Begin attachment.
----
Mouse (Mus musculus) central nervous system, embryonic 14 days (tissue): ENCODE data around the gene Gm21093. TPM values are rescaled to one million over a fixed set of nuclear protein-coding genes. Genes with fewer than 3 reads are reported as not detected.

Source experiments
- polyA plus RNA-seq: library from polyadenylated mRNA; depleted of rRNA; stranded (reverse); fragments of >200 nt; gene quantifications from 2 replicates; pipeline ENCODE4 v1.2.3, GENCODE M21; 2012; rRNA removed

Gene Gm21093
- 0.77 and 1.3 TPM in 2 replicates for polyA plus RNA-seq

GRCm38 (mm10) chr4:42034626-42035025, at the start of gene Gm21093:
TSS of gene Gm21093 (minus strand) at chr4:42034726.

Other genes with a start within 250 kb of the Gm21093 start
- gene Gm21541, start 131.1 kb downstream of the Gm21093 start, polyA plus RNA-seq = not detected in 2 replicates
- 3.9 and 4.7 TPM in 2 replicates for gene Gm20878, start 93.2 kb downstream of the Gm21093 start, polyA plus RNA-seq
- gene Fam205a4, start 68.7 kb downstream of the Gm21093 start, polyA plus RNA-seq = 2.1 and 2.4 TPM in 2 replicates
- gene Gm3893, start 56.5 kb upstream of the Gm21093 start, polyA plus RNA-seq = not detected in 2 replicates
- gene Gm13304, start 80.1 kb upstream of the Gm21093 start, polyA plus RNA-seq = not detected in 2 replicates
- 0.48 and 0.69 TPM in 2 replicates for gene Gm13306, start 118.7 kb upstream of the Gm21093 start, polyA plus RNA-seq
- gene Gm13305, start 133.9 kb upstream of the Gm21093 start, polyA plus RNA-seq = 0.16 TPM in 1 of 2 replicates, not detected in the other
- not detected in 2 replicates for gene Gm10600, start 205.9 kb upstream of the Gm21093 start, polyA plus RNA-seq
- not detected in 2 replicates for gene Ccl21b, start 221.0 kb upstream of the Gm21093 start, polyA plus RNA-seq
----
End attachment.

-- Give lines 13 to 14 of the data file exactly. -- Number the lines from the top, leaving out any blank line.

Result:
- gene Gm13304, start 80.1 kb upstream of the Gm21093 start, polyA plus RNA-seq = not detected in 2 replicates
- 0.48 and 0.69 TPM in 2 replicates for gene Gm13306, start 118.7 kb upstream of the Gm21093 start, polyA plus RNA-seq